Determining Square Footage


Designers are typically used to working with bolts of fabric and calculating how many yards are needed for projects. Leather, however, is a natural product that is mostly sold by the square foot. This can sometimes be intimidating for those unfamiliar with purchasing leather. Determining leather needs for a project is a simple process.

There are two important steps that should be taken when determining leather requirements needed for a project. The first step is to calculate how much square footage is required. The second step is to consider the size and shape of the patterns needed before ordering the leather. Let’s begin with calculating square footage.

Upholstery leather is sold by the square foot, however, many designers are used to working with fabric yards. The conversion from yardage to square footage is one simple calculation. The magic number is 18. One 54″ fabric yard is equal to 18 square feet of leather. Simply multiply the fabric yards by 18 to determine how much square footage is required. This calculation takes into account the irregular shape of the hide, plus an industry standard waste factor. For example, a project requiring 11 yards of fabric would need 198 square feet of leather. (11×18 = 198 square feet).

Once the required square footage is determined, the next step is to consider the size and shape of your patterns before placing your leather order. It is always important to remember that leather hides do not have straight edges like bolts of fabric. Leather hides vary in size and have irregular shapes. The maximum length of a typical cowhide is approximately 90″ and the maximum width of a typical cowhide is approximately 72″. While hide sizes vary, it is important to use these average dimensions as a guide when determining leather requirements, instead of relying solely on the yard to square footage calculation. Here’s why:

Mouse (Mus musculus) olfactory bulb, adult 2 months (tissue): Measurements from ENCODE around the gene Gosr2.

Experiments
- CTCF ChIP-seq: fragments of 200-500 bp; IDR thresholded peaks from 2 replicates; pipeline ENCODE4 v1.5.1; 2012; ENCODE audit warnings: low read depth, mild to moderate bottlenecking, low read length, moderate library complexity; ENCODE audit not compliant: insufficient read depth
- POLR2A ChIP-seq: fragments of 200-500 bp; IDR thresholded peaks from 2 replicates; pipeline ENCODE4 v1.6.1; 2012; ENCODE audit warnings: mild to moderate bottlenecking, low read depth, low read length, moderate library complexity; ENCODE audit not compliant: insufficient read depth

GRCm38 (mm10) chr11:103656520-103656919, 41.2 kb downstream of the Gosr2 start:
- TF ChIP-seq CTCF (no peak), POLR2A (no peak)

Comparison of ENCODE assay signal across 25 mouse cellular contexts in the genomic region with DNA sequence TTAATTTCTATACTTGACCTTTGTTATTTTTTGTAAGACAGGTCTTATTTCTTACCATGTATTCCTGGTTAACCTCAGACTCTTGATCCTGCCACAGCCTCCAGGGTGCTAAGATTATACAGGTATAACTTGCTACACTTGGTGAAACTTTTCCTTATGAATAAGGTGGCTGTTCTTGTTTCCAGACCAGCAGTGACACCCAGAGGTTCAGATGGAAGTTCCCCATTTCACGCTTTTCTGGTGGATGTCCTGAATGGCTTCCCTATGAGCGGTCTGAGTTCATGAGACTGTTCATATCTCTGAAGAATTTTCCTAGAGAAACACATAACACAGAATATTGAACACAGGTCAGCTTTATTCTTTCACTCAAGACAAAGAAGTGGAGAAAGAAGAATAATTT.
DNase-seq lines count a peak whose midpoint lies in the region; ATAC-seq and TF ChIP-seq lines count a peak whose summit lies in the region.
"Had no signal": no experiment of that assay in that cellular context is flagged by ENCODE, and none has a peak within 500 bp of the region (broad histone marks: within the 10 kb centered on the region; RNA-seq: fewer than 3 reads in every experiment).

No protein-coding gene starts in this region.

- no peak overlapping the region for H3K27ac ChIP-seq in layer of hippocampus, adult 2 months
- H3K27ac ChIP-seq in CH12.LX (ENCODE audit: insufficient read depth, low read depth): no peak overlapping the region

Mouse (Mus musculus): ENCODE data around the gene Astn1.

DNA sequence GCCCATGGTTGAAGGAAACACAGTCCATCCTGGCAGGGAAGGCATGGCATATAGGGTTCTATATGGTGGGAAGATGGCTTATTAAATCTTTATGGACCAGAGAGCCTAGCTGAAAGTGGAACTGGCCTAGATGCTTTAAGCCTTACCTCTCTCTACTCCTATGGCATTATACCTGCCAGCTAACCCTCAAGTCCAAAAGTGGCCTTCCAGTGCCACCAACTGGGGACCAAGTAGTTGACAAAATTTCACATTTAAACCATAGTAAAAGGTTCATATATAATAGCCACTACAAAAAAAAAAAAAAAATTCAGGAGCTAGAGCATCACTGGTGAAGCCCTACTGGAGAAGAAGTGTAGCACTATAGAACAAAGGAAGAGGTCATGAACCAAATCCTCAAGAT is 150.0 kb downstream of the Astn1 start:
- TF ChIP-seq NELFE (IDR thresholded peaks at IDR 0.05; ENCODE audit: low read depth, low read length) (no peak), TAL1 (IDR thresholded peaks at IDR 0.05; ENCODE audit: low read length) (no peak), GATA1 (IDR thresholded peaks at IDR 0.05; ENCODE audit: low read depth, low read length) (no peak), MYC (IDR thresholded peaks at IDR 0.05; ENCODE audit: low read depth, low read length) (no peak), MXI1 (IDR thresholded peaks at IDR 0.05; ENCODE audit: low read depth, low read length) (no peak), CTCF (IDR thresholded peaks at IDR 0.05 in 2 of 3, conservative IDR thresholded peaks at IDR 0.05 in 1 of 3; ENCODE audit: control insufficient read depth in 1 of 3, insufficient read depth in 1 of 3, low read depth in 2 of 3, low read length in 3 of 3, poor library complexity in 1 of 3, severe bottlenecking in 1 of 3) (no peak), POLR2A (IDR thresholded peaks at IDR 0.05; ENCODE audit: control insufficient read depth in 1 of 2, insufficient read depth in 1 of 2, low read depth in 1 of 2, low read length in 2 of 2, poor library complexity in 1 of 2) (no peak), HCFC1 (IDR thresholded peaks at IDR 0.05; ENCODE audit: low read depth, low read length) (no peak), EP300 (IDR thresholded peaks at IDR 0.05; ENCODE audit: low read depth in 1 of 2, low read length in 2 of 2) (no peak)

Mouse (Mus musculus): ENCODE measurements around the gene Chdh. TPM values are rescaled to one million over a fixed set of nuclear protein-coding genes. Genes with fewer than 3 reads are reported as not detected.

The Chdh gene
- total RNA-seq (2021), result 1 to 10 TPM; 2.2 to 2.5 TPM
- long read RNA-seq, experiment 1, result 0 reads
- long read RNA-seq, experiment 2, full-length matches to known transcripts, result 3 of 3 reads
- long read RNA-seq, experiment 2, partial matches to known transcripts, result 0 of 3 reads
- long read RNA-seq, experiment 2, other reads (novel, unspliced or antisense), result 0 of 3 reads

If an upholsterer needs to cut one 5′ square out of leather, how much leather is required? A five foot square piece is equal to 25 square feet. Since the average half hide is 25 square feet, the upholsterer would only need one half hide, correct? Not so fast. Leather hides are not perfect squares. The length of a hide is greater than the width. So, let’s consider that 25 square foot half hide. The hide would be long enough to accommodate a 60” long cut, but the widest part of a half hide averages only 36”. Therefore, the upholsterer would need one whole hide to cut his or her 5′ square.

You may request Garrett’s Chair Chart brochure, which is a helpful guide that shows approximate square footage requirements for different styles of chairs.  Feel free to contact your Garrett sales representative or customer service representative who are available to assist you in determining leather requirements for your project. If you have any questions regarding specific cutting requirements, we are here to help!

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